"Chinese authorities recently asserted that no one has been jailed for writing their views online," said CPJ Executive Director Ann Cooper. "But Li Yuanlong is in prison for doing just that. We call on authorities to release him in accordance with their own publicly stated policies, the Chinese constitution and international law."
Li was detained September 9, 2005. CPJ sources in China said his family has been barred from visiting him but a local lawyer has seen him twice since his imprisonment.
Li reported for Bijie Ribao on rural poverty in his native Guizhou Province and had frequently been censored in recent years because of complaints by local officials embarrassed by his reports, according to the New York-based advocacy group Human Rights in China and online news sources.
The charge of "inciting subversion" was related to his online work. The prosecution cited recent articles he had written under the pen name Ye Lang (Night Wolf) for U.S.-based Chinese language Web sites that are banned in China, including Boxun News, Dajiyuan (Epoch Times), ChinaEWeekly and New Century Net. The articles that were named in the charge sheet, including "In my mind, I'm becoming an American" and "Common birth, tragic death," were critical of Chinese government policies.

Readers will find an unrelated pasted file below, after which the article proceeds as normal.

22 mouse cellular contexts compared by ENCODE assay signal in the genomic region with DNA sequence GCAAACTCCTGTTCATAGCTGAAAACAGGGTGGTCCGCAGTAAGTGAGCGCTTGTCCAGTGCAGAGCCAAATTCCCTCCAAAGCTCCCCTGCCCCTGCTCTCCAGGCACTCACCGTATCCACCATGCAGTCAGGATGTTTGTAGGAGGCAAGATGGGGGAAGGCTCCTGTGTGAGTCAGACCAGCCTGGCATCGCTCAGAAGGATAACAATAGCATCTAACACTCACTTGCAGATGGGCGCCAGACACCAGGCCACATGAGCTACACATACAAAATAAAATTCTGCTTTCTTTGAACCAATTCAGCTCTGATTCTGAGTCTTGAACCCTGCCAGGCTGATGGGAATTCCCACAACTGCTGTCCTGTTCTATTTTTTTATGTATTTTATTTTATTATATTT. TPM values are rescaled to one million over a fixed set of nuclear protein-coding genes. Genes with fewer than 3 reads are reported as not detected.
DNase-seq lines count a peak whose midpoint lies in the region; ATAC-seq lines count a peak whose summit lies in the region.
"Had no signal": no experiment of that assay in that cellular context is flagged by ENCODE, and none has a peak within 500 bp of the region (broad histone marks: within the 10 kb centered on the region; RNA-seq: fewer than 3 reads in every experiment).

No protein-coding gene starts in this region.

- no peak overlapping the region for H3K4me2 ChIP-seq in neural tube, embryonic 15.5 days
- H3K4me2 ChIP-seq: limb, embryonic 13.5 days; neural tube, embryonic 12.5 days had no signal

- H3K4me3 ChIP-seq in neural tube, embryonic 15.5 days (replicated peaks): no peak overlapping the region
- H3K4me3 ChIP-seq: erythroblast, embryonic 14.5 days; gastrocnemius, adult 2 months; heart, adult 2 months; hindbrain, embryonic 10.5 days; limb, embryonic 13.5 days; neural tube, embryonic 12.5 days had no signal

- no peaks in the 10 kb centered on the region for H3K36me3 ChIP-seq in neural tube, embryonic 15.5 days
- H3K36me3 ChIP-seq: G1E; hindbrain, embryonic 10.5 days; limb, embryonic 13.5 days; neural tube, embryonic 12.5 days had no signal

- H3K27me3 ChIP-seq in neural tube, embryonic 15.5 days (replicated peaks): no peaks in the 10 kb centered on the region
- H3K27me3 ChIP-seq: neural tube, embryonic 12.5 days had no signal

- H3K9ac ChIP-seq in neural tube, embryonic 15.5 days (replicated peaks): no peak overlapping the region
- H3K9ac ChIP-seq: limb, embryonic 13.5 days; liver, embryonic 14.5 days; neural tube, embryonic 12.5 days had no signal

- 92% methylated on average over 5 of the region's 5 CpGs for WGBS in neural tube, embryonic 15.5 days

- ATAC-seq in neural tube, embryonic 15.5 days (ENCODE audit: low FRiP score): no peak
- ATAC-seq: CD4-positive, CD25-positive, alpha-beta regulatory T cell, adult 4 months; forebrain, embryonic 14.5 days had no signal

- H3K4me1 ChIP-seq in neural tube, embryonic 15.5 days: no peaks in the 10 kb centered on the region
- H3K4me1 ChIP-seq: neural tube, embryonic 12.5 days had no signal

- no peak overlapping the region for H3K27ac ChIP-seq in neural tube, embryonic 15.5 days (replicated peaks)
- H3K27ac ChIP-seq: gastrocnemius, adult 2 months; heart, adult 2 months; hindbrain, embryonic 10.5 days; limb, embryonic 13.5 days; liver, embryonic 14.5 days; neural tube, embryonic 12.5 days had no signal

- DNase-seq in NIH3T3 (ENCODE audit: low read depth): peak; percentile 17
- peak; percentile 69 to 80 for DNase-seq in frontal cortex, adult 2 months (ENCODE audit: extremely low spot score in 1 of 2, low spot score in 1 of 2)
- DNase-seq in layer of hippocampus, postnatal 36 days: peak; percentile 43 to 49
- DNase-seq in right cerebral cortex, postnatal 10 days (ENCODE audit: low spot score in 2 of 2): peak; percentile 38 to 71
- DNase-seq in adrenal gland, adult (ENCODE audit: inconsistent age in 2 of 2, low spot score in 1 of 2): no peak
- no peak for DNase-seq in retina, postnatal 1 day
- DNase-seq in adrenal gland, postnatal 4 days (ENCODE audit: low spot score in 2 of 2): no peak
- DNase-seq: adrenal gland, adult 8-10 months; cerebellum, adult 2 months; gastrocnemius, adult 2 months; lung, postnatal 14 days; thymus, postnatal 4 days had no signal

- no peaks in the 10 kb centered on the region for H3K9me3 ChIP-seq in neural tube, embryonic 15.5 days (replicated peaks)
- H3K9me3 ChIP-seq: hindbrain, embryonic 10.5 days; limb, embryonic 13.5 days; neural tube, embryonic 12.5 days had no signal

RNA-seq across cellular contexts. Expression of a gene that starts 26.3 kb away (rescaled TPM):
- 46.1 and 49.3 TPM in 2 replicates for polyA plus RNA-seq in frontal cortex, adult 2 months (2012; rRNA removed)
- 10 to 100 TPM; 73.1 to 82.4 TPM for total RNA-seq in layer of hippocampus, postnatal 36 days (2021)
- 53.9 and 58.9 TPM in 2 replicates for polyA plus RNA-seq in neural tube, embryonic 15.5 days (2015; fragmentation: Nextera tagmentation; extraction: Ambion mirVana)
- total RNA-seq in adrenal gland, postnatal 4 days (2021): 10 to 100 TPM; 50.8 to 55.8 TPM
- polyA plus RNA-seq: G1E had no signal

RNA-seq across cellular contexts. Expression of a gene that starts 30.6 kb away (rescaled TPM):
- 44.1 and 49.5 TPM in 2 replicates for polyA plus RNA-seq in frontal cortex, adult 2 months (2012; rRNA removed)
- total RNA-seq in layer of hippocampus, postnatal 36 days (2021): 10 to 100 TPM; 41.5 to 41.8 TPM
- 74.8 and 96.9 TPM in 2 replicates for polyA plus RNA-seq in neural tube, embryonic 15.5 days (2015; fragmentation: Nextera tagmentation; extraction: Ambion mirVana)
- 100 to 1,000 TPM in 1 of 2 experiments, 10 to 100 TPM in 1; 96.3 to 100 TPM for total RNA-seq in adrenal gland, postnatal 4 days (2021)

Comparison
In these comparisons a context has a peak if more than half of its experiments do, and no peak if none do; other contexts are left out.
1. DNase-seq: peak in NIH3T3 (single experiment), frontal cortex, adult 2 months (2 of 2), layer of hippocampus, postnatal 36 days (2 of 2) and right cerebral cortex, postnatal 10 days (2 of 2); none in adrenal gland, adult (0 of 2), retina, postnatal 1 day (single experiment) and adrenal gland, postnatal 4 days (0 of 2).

Liu Zhengrong, deputy chief of the Internet Affairs Bureau of the State Council, told reporters in a press conference on February 14 that no writers were jailed in China simply for expressing their views online. According to CPJ research, at least 15 of the 32 journalists jailed in December 2005 were imprisoned for disseminating news and opinions on the Internet.